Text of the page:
Color is one of the most important components in creating brand identity. Color is the first element the mind sees and the last it forgets. Walk down the laundry soap aisle of the grocery store looking for Tide. Do you look for the logo? The bottle shape? No, you look for orange. It’s color first. In the Three Zones of Merchandising (12 ft., 3 ft. and 1 ft.), product recognition starts at 12 ft. away with color recognition (Tide, that’s orange). Next comes the 3 ft. Zone, which is product differentiation (I’m looking for the Tide with stain release). Finally, picking up the product, the 1 ft. Zone is for inspection of the label, if needed, to read ingredients, features, ounces, etc. This is why every brand spends millions of dollars owning its own unique color and reinforcing that color in the mind of the consumer. However, color choice should be appropriate to its product sector. Choose a novel color not usually associated with a product and consumers may reject it as inauthentic, cheap or too avant-garde. Read my article, A Cereal Package Design Blunder for an example of this.

As you flip through a magazine, go through your mail, or browse the grocery store aisle, take note of how brands use the power of color to differentiate themselves from the competition. Observe how color is used in the marketing of products and services and note how often you use brand color recognition when choosing those products and services.

To illustrate, most of you would recognize the brands pictured below, even though only a portion of the logo is visible. *

*Left to right: BP, Coca-Cola, UPS, Best Buy, Citibank, Starbucks and Pepsi.

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A Cereal Package Design Blunder

I have a confession to make. I sometimes shop at Big Lots. To borrow a quote from Henry Higgins, “It’s so deliciously low.” The odd mix of brand names, knock-offs and cheap Chinese-made products always make for a singular shopping experience.

The food aisles are my favorite. Sometimes they’re filled with delightful imported cookies, tea, and jam; sometimes with closeout products that, for whatever reason, didn’t make it at the grocery store. One item I found that sounded delicious but looked awful was this Nature’s Path Organic Flax Plus Pumpkin Raisin Crunch cereal.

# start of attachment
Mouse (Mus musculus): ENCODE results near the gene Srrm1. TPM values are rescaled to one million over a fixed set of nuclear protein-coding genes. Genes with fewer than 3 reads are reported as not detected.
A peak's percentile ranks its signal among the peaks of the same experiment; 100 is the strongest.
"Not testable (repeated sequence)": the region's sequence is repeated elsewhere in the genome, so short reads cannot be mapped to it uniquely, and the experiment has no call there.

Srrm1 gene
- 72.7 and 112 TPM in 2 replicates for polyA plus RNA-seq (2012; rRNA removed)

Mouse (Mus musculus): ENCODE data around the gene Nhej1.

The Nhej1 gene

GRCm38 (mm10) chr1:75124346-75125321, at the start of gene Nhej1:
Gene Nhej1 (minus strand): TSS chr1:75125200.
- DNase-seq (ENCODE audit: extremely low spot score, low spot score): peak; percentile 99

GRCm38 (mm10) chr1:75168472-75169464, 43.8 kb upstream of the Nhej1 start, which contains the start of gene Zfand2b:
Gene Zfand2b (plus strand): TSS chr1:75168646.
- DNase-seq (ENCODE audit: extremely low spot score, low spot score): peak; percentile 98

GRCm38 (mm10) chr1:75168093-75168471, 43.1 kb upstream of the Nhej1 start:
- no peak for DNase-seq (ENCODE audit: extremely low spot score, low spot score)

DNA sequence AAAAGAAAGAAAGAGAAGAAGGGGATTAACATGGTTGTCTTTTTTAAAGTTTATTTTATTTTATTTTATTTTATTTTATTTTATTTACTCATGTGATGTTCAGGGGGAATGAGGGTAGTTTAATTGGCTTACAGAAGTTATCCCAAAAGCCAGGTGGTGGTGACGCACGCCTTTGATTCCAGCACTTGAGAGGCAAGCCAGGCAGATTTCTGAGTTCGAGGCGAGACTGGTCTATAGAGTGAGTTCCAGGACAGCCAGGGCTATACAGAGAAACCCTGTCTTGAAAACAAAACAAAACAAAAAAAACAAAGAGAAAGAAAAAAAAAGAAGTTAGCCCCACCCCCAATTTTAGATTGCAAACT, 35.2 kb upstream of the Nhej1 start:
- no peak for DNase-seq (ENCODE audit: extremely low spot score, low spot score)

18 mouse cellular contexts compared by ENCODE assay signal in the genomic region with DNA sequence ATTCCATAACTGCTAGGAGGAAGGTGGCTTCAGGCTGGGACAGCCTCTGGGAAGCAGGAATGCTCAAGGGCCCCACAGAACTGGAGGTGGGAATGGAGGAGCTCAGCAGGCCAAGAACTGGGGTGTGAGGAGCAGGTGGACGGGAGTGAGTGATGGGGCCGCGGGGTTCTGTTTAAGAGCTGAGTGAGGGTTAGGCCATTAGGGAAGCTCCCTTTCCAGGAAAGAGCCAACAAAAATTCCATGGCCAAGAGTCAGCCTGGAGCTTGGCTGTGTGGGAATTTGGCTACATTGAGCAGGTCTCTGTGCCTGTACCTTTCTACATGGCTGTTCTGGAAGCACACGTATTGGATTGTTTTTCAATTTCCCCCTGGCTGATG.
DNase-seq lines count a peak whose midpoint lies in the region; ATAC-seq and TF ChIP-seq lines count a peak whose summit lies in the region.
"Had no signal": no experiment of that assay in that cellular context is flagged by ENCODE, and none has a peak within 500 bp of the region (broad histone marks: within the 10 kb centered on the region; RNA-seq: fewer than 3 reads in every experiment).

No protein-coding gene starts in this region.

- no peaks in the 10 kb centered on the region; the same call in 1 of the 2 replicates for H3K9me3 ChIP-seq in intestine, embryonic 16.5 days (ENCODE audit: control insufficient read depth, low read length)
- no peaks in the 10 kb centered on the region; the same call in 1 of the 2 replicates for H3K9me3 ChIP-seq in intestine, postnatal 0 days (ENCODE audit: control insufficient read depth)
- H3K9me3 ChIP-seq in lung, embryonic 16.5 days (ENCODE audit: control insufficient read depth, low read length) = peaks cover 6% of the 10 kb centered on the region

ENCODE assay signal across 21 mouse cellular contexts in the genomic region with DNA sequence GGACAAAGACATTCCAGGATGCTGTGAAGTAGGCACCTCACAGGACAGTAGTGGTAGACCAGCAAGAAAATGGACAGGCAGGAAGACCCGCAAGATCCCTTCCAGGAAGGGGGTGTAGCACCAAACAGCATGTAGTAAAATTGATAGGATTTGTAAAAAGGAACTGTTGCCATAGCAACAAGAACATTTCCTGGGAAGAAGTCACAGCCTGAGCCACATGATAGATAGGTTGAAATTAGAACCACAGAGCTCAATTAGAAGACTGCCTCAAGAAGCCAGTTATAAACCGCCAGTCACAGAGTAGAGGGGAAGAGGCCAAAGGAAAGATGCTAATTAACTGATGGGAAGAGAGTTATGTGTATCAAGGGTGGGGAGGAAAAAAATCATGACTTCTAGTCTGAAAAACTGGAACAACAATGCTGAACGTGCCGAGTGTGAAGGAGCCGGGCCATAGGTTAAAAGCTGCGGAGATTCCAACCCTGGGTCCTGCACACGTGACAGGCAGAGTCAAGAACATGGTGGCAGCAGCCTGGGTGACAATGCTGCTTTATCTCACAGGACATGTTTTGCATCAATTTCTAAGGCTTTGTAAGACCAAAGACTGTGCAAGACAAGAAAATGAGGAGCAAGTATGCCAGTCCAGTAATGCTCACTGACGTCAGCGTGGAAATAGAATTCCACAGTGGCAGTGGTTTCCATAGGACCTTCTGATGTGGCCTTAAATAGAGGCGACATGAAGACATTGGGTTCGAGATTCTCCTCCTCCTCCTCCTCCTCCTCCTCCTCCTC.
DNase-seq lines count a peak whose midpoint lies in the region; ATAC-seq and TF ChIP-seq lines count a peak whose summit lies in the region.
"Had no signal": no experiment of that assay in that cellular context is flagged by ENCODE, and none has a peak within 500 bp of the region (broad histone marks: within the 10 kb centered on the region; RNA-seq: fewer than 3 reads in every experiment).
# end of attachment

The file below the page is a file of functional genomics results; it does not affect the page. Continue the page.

I can’t help but think that the reason this cereal ended up as a Big Lots closeout was that the packaging was just so damn ugly. I mean, whose idea was that? The purple and yellow color scheme is a complete disconnect from the product category. In Rob Kaszubowski’s article, How To Use Color in Food Packaging, he explains that food packaging uses characteristic colors that are associated with the products inside. Orange juice containers aren’t blue, they’re orange. When thinking about cereal, one thinks of healthy, vitamin-enriched whole grain. Orange, yellow, red and brown are all colors typically associated with cereal and used predominately in most cereal packaging. This purple package has none of that association. If I covered up the type and spoon, I think you’d be hard pressed to guess what was inside.

Nature’s Path’s website says, “We’ve had a makeover. Our packaging has changed.” And not a moment too soon. I’m guessing that the failure, sorry, “lack of sell through” on many of their otherwise delicious cereals prompted some market research, focus groups and a search for a new package design team. My guess was correct when I read a recent article on Natural Products Marketplace’s website explaining that Nature’s Path’s previously inconsistent packaging designs prompted them to hire a renowned packaging research firm to make sure their new packaging and logo redesign would appeal to consumers. I think you would agree that the new design is a considerable improvement over the old.

It’s just too bad I won’t be seeing any of their cereal for a buck a box in the closeout aisle at Big Lots anymore. Nature’s Path couldn’t be happier.

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Filed under Brand Identity, Color, Package Design